Imagine a biscuit brand shipped harmful biscuits to customers who fell ill after consuming them. There are two options regulators have: They could either check biscuits frequently and ask the brand to recall harmful packets, or frame laws to mandate systemic protections in the company's distribution process. Which one is more efficient? Through the IT Rules 2021, the Indian government has created a regulatory infrastructure for content takedowns. Focusing on takedowns, however, is like checking for individual bad biscuits: it's inefficient and fails to address structural flaws. The Facebook Papers leaked by Frances Haugen, which I have reported on for the past month, makes it clear that Facebook's failures in content moderation are systemic, not instantial. The need of the hour is for lawmakers to understand the systems that are amplifying harmful content instead of focusing on taking down individual posts. Why regulators need to focus on harmful algorithms The intuitive approach to harmful content: Our intuitive understanding of the 'bad content' problem on Facebook is that content reviewers are not doing a good enough job of taking such content down. A criticism often levelled against Facebook is that it doesn't have nearly enough such reviewers, or more specifically in India, that it is often unwilling to take down content by influential political figures. Why that's the wrong approach: While unbiased human oversight over content is crucial, there are other ways at Facebook's disposal for reducing the spread of hateful content. Innumerable factors go into determining what content is distributed…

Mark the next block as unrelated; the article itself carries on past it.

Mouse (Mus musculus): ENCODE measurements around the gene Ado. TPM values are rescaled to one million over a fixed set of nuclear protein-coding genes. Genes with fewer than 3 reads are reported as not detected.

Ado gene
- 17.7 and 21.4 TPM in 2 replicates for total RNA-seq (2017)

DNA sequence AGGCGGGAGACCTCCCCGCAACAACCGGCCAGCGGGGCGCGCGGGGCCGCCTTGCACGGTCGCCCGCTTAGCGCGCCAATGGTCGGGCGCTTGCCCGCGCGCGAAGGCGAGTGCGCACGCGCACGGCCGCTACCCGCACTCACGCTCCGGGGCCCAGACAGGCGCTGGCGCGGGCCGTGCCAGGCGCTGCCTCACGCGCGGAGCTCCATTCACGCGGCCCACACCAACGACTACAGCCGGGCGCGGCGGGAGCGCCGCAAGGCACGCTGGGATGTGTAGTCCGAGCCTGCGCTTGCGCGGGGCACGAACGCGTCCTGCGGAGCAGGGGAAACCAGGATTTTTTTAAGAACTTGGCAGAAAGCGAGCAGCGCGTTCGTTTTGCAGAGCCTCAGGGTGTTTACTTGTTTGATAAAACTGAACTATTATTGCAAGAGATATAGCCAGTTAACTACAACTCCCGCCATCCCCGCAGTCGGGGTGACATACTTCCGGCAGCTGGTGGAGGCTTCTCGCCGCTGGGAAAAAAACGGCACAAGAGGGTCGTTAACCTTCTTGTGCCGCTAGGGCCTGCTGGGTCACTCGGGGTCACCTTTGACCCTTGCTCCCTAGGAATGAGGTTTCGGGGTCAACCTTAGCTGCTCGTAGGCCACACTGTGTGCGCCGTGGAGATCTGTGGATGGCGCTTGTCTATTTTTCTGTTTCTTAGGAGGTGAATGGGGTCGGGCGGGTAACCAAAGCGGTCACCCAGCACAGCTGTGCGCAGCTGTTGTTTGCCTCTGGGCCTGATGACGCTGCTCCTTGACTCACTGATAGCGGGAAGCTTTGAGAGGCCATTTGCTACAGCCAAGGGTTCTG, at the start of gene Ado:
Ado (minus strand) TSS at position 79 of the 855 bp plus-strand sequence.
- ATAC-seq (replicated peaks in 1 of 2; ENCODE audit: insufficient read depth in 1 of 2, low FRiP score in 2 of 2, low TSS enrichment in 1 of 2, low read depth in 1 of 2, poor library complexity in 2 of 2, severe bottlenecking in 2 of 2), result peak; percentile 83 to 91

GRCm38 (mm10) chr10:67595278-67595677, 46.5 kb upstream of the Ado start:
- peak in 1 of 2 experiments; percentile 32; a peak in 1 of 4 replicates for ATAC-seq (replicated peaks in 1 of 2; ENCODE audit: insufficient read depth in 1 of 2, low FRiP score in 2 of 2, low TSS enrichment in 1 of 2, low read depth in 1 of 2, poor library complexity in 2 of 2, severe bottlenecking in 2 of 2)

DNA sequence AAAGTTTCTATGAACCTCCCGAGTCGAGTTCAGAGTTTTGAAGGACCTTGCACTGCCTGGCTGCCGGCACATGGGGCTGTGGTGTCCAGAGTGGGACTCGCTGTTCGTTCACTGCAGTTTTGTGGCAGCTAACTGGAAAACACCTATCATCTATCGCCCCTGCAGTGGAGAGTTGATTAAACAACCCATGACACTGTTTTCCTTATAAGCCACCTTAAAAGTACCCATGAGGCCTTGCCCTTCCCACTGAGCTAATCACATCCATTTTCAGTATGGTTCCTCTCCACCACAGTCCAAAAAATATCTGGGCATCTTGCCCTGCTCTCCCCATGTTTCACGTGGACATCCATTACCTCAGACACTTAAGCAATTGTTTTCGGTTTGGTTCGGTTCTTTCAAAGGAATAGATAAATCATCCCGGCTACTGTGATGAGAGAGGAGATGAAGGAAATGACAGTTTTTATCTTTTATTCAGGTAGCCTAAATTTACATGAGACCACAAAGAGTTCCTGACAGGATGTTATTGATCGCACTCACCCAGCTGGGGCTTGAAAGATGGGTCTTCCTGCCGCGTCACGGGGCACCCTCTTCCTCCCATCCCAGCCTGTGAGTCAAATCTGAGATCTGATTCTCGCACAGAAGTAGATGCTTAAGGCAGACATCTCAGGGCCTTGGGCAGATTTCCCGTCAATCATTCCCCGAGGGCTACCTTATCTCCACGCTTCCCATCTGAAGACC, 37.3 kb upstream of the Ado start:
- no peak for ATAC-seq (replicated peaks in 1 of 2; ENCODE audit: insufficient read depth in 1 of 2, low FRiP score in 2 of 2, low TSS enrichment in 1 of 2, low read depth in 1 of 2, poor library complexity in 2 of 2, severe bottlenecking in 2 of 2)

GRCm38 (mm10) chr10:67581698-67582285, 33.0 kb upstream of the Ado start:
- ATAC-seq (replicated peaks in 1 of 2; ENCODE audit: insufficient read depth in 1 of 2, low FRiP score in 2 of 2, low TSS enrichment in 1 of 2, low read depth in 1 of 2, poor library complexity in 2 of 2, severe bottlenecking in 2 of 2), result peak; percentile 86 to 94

Regulations to check Facebook should focus on safer algorithms, not content removal
The need of the hour is for lawmakers to understand the systems that are amplifying harmful content.
- Indian crypto exchanges plan to collect identity details for crypto transfers to private wallets: Report June 3, 2023
- Jugalbandi, A Chatbot for Rural India by Microsoft and EkStep: What to Know and Think About? June 3, 2023
- Hopeful to See Action Against E-Pharmacies Selling Medicines Online Without Licenses: Pharmacy Body Writes to States and UTs June 3, 2023
- Meta to give advertisers more control using AI and content filters June 2, 2023
- Transparency Report: Here’s all Facebook, Instagram, Twitter and Google had to say about user complaints in April June 2, 2023
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Is it safe to consider all "publicly available data" as public?
PhonePe launched an e-commerce buyer app for ONDC called Pincode. We, however, believe that it should also launch a seller app.
Amazon announced that it will integrate its logistics network and SmartCommerce services with the Open Network for Digital Commerce (ONDC).
India's smartphone operating system BharOS has received much buzz in the media lately, but does it really merit this attention?
After using the Mapples app as his default navigation app for a week, Sarvesh draws a comparison between Google Maps and Mapples
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